Dissertation PDPPosted: February 20, 2017
I honestly can’t remember the last time I had to write an essay before university; it had been quite a while. So, when I heard that I would have to write a 10’000 word essay (quotes not included), I wasn’t best pleased. Especially considering that my writing in both first and second year hadn’t done that well. I wasn’t looking forward to it. Whilst I can think analytically about many subjects, especially those I become most interested in, I find it difficult to express my thoughts in writing. I am much more confident expressing ideas graphically, which is why I have such passion for pursuing a job in Graphic Communication.
The next barrier to overcome was choosing a subject to research and write about.
I’ve had an interest in clothing/fashion for a good few years now. Not to the extent of catwalk fashion or anything like that, but I’ve certainly been far more interested in what other people are wearing, and what I think looks good than I ever have been before. People-watching has definitely become a bit of a hobby; especially on the many bus journeys to and from Uni. I think this interest was a big reason why, in the first year, I chose Smells Like Teen Spirit, by Cath Davies, as my Constellation option. Learning about sub-cultures and how to analyse a person’s outfit/image, along with the research I did on the Mod culture, for the writing piece that year, grew my interest in clothing/image even more. It started to take it from just seeing what I thought looked good, to trying to figure out what each person’s outfit said about them.
While I was on the bus in my second year, I remember I couldn’t stop thinking about everyday objects and how, surely, they must have to say something about the person using/wearing/carrying them. A few days later, we had our Constellation options lecture. Ashley Morgan got up to tell us what her option, Stuff: Objects and Materiality in Society, was going to be covering. I remember she mentioned something very similar to the thoughts I had been having about objects, so I felt I had to pick her option.
In one of Ashley’s lectures, we covered some writing by Daniel Miller, which was asking the question “How do things ‘make’ us?” as opposed to just reflecting aspects of us. I found this fascinating! It was the first time the thought that objects can change us had ever crossed my mind. Therefore, when it came to the dissertation proposal, I knew I wanted to focus on the relationship between image and identity. In the initial research, I found that there was quite a lot written about clothing communicating identity, but not much written about clothing actually changing identity. Reading more of Miller’s work, I could see how clearly clothing can affect identity and was very surprised that I could not seem to find more written about this. Wanting to take this aspect further, I tried to find examples of case studies in which clothing had an affect on the wearer’s identity.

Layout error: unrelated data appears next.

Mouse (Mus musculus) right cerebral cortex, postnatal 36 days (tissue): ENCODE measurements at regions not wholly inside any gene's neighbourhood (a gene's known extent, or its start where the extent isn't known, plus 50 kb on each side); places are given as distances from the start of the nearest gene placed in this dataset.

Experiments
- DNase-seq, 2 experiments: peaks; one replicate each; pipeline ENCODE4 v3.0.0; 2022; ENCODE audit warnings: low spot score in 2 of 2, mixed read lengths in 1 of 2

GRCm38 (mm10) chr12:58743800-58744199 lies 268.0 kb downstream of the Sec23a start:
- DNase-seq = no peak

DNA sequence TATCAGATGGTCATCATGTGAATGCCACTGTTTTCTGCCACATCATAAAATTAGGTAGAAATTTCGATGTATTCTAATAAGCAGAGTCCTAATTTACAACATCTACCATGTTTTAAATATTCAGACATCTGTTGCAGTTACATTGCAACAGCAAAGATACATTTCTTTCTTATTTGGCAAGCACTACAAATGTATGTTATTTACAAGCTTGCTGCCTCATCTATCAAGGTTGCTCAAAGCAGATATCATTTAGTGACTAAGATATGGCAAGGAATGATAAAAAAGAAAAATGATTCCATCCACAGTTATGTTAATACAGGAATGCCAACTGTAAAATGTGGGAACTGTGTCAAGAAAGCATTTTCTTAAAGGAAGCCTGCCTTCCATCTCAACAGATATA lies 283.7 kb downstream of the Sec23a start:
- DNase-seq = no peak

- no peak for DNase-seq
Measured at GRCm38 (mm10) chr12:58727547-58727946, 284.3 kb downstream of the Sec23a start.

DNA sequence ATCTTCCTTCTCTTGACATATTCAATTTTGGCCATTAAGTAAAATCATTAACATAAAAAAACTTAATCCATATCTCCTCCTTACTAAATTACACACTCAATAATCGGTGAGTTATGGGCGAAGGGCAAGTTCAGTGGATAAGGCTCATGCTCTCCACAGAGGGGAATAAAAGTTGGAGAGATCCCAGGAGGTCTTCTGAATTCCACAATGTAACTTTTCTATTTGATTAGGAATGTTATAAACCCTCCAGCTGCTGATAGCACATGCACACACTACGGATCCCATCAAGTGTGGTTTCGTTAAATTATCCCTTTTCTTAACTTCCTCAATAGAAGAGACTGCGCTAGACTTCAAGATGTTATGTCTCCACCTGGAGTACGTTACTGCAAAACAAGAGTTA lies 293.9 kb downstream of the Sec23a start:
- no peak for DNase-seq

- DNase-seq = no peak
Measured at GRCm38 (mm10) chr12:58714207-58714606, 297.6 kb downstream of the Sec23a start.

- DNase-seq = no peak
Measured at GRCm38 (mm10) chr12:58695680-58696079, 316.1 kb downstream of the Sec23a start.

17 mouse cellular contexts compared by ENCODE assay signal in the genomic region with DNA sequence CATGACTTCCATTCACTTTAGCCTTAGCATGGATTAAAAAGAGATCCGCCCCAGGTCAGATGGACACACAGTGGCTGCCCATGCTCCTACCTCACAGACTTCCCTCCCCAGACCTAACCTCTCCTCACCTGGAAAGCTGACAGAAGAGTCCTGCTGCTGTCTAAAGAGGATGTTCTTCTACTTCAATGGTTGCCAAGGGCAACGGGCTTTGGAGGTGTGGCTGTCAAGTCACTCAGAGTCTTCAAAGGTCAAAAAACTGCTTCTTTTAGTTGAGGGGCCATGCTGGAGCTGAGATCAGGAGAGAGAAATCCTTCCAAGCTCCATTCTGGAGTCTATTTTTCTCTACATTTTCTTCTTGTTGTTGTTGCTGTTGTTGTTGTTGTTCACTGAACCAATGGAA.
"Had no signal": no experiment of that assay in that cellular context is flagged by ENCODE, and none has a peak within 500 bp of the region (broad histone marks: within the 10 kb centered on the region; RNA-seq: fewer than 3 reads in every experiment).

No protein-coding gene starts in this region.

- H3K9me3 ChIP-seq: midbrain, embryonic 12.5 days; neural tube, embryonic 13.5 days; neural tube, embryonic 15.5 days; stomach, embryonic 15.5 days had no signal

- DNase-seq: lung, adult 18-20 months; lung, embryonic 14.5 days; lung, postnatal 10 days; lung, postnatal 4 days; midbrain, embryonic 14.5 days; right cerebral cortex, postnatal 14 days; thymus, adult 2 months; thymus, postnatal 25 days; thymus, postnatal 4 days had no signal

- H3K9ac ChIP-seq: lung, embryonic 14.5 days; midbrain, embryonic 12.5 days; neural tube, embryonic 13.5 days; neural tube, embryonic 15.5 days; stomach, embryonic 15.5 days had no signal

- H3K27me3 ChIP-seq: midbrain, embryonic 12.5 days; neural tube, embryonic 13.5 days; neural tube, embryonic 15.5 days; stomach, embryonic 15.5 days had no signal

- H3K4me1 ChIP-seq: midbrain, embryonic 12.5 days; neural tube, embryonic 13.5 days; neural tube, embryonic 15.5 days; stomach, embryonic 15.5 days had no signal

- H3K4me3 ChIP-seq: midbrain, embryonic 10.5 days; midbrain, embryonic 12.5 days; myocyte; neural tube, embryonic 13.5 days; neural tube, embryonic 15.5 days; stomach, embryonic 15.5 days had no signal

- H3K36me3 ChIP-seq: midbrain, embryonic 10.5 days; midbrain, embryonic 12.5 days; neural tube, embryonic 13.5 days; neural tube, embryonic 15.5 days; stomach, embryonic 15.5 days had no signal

When I originally began trying to figure out what the structure on my dissertation could be, it didn’t include the involvement of choice in clothing. I went to Ashley to speak to her about it, hoping she would be able to help, but most of the time I came away even more confused than I was before. It felt a lot like every time I went to her, she would suggest a completely new way of structuring it. Reflecting on this now, I can see just how complex the relationship between clothing and identity really is! There is so much that has been explored, the options for study seem endless. However, when trying to structure my studies, I found the greatest challenge was in refining what I was really exploring and even looking to say something new.
I eventually just settled on one of my first structures. I realised I had to change it, to what it is now, including choice and a lack of choice, because I became aware that the structure I had settled on before Christmas wasn’t going to make much sense when it was all written. I was a lot happier and found the writing a lot easier when I found a structure that I thought would work. I guess it has helped me to see that the best work comes from choosing what to leave out, as much as what to put in. This is an important lesson for me, which I can certainly apply to my own work in Graphics.
I struggled a lot with the writing before Christmas. I became aware that my condition (CFS, meaning Chronic Fatigue Syndrome) had changed again and that I was now only really suffering from the mental symptoms that CFS can come with. This was a big reason why I was struggling with the writing because of issues with my ability to concentrate and with really bad problems with my memory. This was a big reason why I decided to just focus on reading before my Christmas break. My parents have been an incredible help over the years that I’ve had CFS and have supported me whenever I’ve needed them. I knew that they would be able to help me focus at home over Christmas and that they would be able to help me become unstuck, whenever my brain would fail me or get tripped up. By answering their questions and speaking out what I was learning, I was able to find better clarity in my writing.
In the end, I have no idea whether I’m happy with my dissertation or not. What I’ve written makes sense to me, but I’ve been confused by every part of Constellation. I’ve been confused by what I’ve been told by tutors, and asking for clarity has just left me more confused. This means that, even after finishing the dissertation, I have no idea whether what I’ve done is correct. I’ve enjoyed some of the reading, finding out about some really fascinating stuff, but I could not be happier that writing is done with.